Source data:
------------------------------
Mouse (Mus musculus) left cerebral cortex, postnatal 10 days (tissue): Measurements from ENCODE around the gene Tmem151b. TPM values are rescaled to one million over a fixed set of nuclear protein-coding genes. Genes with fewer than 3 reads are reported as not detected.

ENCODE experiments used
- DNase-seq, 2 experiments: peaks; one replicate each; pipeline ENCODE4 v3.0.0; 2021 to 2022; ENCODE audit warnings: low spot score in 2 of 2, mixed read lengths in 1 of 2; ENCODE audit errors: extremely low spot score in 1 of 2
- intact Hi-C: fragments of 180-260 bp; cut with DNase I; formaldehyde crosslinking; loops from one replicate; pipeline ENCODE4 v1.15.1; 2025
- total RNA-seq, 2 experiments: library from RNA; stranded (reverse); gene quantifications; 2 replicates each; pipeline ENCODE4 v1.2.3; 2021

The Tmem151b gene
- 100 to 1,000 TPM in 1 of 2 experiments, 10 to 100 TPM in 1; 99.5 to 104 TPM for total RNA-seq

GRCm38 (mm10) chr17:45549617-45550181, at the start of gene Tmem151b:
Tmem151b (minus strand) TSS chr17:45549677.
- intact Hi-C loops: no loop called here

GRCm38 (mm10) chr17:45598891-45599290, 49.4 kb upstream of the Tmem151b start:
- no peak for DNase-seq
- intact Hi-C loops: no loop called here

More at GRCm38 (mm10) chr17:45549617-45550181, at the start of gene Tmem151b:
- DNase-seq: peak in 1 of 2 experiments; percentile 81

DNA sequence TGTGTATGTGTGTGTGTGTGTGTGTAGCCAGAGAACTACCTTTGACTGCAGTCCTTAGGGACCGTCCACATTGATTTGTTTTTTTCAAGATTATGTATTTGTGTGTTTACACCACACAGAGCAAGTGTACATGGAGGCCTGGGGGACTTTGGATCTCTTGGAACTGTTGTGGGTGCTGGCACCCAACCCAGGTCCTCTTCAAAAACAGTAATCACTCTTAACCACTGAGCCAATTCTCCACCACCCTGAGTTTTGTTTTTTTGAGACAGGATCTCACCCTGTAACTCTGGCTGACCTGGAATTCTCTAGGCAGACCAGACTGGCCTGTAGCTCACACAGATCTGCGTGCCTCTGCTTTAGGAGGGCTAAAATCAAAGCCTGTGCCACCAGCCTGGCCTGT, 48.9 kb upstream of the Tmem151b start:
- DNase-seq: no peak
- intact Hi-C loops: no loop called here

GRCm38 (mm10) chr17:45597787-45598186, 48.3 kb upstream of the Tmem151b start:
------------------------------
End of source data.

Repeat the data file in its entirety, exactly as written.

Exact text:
Mouse (Mus musculus) left cerebral cortex, postnatal 10 days (tissue): Measurements from ENCODE around the gene Tmem151b. TPM values are rescaled to one million over a fixed set of nuclear protein-coding genes. Genes with fewer than 3 reads are reported as not detected.

ENCODE experiments used
- DNase-seq, 2 experiments: peaks; one replicate each; pipeline ENCODE4 v3.0.0; 2021 to 2022; ENCODE audit warnings: low spot score in 2 of 2, mixed read lengths in 1 of 2; ENCODE audit errors: extremely low spot score in 1 of 2
- intact Hi-C: fragments of 180-260 bp; cut with DNase I; formaldehyde crosslinking; loops from one replicate; pipeline ENCODE4 v1.15.1; 2025
- total RNA-seq, 2 experiments: library from RNA; stranded (reverse); gene quantifications; 2 replicates each; pipeline ENCODE4 v1.2.3; 2021

The Tmem151b gene
- 100 to 1,000 TPM in 1 of 2 experiments, 10 to 100 TPM in 1; 99.5 to 104 TPM for total RNA-seq

GRCm38 (mm10) chr17:45549617-45550181, at the start of gene Tmem151b:
Tmem151b (minus strand) TSS chr17:45549677.
- intact Hi-C loops: no loop called here

GRCm38 (mm10) chr17:45598891-45599290, 49.4 kb upstream of the Tmem151b start:
- no peak for DNase-seq
- intact Hi-C loops: no loop called here

More at GRCm38 (mm10) chr17:45549617-45550181, at the start of gene Tmem151b:
- DNase-seq: peak in 1 of 2 experiments; percentile 81

DNA sequence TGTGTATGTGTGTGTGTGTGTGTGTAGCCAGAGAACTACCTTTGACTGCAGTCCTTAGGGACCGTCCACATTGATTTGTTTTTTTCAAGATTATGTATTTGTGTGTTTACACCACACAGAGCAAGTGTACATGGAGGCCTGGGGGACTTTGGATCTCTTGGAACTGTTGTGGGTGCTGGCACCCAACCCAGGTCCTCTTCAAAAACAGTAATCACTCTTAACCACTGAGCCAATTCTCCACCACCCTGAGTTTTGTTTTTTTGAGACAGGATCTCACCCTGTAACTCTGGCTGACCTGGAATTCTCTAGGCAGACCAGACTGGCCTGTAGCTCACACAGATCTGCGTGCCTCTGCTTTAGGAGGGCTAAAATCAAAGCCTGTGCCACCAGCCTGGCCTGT, 48.9 kb upstream of the Tmem151b start:
- DNase-seq: no peak
- intact Hi-C loops: no loop called here

GRCm38 (mm10) chr17:45597787-45598186, 48.3 kb upstream of the Tmem151b start: